The Virginia General Assembly convened for its 2023 session in Richmond Jan. 11, 2023. (Sarah Vogelsong / Virginia Mercury)
Hundreds of bills are filed for General Assembly consideration each year. In this occasional series, the Mercury takes a look at a few of the proposals that might not otherwise make headlines during the whirlwind legislative session.
House Bill 1734 – Implicit bias training for practitioners working with pregnant persons
This legislation from Del. Chris Head, R-Roanoke, is part of a bipartisan effort that would require practitioners who have direct contact with persons who are or may become pregnant to complete two hours of continuing education related to implicit bias and cultural competency in health care.
The Virginia Board of Medicine would adopt and implement the policies and require that the education be completed at least once every other license renewal cycle, which is every two years.The bill defines implicit bias as “a bias or prejudice that is present but not consciously held or recognized.”
An identical version of the bill introduced this year by Sen. Mamie Locke, D-Hampton, was struck in committee Thursday, with the panel agreeing to send a letter to the Task Force on Maternal Health Data and Quality Measures asking for a study.
Advocates have been calling for solutions to narrow the gap in racial disparities in maternal mortality for years, and multiple studies have confirmed that many medical professionals do hold implicit biases that affect quality of care.
Black women in Virginia are more than twice as likely to die in childbirth than white women, according to a 2017 report from the Virginia Department of Health. In 2020, non-Hispanic Black women nationwide experienced maternal mortality rates nearly three times higher than those of their white counterparts, according to the National Center for Health Statistics.
This is the eighth piece of legislation brought before the General Assembly to require implicit bias training for health care providers since 2022.
House Bill 1458 – Limiting certain geriatric prisoners from petitioning the Parole Board for release
This bill from Del. Jason Ballard, R-Giles, would expand the list of offenses that prohibit a person from petitioning the Parole Board for conditional release as a geriatric prisoner.
Current law allows any geriatric prisoner serving a sentence for a felony offense other than a Class 1 felony — the most serious type of crime, such as capital murder — to petition the Parole Board for conditional release. The designation includes any person who has reached the age of 65 or older and has served at least five years of his or her sentence or anyone has reached the age of 60 and has served at least 10 years of his or her sentence.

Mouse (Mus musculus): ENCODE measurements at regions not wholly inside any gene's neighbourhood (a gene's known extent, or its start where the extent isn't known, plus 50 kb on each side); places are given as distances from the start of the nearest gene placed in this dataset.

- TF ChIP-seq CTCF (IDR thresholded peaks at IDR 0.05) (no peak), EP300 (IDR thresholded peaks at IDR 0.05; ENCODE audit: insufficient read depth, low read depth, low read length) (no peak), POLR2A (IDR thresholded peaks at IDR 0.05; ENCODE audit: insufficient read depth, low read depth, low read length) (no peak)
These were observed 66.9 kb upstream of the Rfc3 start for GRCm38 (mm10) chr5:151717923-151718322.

Ballard’s legislation would expand the list of felony offenses that prohibit geriatric prisoners from petitioning the Parole Board to include crimes such as murder of a pregnant woman, killing a fetus, lynching, acts of terrorism, kidnapping or abduction, robbery or carjacking and treason, among others.
Lawmakers voted along party lines to move forward with the bill in subcommittee this week.
Senate Bill 1545 – Eviction and foreclosure relief for furloughed federal agency employees during a shutdown
SB 1545 from Sen. Aaron Rouse, D-Virginia Beach, would provide temporary relief from eviction and foreclosure proceedings for certain Virginians who are furloughed or lose wages or payments as a result of a partial closure of the federal government. Eligible residents would include employees of U.S. government agencies and contractors for those agencies.
Under these circumstances, an employee would be granted an extra 60 days of protection from eviction for nonpayment of rent if he or she provides written proof of being furloughed.
Additionally, a 30-day stay will be granted if an employee owns a one- to four-family residential property and faces foreclosure, or if the owner of a property facing foreclosure has a tenant who was furloughed by the federal government within 90 days of the closure or 90 days following the end of the closure.
The bill defines the closure of the U.S. government as a “closure of one or more agencies of the United States federal government for a period of 14 consecutive days or longer as a result of a lapse of appropriation.”
Senate lawmakers unanimously moved forward with the bill in a subcommittee last week and full committee this week.
The last federal government closure was in December 2018 and lasted 35 days – the longest in the country’s history.
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